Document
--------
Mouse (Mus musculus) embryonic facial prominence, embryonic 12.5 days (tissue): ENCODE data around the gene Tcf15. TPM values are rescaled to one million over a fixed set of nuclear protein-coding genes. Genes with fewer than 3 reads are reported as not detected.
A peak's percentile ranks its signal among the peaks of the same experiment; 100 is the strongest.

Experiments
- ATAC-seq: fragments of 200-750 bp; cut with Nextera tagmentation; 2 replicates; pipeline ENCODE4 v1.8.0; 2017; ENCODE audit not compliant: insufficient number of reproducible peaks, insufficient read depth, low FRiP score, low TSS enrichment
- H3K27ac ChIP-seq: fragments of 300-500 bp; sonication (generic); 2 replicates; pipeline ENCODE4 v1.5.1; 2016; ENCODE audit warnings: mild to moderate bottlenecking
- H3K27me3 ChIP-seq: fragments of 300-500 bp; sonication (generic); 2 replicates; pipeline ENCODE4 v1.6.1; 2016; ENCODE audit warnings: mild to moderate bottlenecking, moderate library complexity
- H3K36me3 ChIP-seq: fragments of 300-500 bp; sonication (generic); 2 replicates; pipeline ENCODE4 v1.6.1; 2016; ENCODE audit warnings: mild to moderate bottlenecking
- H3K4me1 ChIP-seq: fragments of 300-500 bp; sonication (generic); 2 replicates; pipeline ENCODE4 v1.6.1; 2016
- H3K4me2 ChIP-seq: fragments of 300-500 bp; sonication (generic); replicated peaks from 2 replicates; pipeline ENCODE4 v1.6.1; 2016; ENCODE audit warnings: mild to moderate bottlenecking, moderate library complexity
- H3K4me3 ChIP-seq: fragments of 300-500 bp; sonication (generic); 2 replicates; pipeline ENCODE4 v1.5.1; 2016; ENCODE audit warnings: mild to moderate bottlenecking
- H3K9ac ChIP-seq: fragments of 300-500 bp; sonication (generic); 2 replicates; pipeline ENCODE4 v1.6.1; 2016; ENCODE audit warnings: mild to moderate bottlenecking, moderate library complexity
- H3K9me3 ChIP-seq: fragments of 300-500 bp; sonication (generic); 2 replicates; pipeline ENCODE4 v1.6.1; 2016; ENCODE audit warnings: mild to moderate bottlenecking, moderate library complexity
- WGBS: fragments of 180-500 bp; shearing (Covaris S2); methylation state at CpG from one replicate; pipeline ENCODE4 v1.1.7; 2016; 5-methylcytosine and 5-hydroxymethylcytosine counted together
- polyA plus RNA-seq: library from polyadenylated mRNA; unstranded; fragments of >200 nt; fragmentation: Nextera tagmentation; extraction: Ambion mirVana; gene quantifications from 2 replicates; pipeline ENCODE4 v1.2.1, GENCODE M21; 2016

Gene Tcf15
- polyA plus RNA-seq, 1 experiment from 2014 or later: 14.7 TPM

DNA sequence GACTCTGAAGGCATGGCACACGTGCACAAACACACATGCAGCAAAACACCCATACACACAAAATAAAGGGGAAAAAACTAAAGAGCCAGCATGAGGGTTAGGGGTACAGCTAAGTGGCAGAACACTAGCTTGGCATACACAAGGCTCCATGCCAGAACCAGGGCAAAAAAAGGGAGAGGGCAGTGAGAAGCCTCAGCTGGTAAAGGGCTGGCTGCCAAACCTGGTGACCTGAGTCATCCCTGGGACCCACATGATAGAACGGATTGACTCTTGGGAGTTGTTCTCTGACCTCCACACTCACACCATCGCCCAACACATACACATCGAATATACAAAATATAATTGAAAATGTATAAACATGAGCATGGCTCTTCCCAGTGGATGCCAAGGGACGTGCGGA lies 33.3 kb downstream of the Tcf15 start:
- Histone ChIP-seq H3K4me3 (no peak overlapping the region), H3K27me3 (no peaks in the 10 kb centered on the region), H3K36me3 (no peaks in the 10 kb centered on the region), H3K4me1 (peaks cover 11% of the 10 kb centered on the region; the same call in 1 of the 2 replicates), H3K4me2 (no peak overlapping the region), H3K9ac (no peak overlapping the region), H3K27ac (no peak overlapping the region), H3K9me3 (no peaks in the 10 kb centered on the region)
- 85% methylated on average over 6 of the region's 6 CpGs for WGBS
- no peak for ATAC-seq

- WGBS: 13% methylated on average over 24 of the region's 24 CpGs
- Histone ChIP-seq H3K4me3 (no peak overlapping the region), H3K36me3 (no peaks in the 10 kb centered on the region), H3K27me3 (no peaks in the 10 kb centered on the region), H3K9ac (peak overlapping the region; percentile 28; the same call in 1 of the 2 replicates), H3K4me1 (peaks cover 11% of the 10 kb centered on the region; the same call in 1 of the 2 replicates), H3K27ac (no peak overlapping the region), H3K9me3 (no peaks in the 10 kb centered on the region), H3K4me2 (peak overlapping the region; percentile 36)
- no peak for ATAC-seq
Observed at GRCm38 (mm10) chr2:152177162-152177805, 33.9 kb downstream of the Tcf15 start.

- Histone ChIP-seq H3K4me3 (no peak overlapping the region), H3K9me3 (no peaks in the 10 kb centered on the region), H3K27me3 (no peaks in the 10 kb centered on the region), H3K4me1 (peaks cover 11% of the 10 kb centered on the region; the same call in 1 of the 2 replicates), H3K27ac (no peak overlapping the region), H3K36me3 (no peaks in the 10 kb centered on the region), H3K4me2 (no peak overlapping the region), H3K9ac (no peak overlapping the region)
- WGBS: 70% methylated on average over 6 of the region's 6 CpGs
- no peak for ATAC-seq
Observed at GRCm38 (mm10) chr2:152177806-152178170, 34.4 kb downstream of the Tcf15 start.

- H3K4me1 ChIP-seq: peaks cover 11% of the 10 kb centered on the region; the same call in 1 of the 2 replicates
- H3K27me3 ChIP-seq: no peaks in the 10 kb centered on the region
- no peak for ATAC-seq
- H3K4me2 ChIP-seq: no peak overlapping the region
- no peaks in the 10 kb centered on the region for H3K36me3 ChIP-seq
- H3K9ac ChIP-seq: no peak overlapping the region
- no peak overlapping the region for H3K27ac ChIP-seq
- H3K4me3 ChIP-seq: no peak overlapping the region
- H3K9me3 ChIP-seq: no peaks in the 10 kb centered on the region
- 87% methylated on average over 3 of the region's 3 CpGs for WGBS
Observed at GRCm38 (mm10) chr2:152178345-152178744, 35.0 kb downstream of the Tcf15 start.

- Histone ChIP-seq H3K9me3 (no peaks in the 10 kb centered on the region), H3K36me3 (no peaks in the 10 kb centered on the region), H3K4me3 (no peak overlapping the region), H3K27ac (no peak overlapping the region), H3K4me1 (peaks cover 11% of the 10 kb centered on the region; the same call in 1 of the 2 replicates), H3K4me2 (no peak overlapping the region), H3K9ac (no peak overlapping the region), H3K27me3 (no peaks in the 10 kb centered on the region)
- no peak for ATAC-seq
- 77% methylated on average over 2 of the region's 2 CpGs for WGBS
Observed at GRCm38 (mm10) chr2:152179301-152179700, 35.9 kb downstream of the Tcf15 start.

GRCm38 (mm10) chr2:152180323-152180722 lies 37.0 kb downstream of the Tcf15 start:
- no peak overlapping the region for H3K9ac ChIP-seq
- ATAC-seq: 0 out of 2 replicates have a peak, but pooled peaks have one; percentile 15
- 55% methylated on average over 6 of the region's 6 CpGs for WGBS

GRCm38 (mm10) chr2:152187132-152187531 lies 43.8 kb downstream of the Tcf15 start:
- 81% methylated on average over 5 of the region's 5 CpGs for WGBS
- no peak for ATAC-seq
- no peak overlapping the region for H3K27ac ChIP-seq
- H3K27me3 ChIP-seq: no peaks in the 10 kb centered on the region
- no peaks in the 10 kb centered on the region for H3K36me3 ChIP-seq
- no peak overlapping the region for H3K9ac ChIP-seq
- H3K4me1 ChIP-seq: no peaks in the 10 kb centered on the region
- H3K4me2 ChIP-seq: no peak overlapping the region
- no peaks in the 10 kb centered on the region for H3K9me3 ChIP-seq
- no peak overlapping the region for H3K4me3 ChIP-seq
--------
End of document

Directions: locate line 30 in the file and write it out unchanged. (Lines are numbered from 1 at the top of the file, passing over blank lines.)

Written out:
- H3K27me3 ChIP-seq: no peaks in the 10 kb centered on the region